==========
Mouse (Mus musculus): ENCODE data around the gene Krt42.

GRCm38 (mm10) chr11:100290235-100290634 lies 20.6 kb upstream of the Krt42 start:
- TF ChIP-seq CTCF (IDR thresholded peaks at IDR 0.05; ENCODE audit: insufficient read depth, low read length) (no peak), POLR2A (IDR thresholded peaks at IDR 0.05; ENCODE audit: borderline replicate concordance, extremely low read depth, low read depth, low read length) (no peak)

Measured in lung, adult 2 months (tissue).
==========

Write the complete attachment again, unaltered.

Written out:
Mouse (Mus musculus): ENCODE data around the gene Krt42.

GRCm38 (mm10) chr11:100290235-100290634 lies 20.6 kb upstream of the Krt42 start:
- TF ChIP-seq CTCF (IDR thresholded peaks at IDR 0.05; ENCODE audit: insufficient read depth, low read length) (no peak), POLR2A (IDR thresholded peaks at IDR 0.05; ENCODE audit: borderline replicate concordance, extremely low read depth, low read depth, low read length) (no peak)

Measured in lung, adult 2 months (tissue).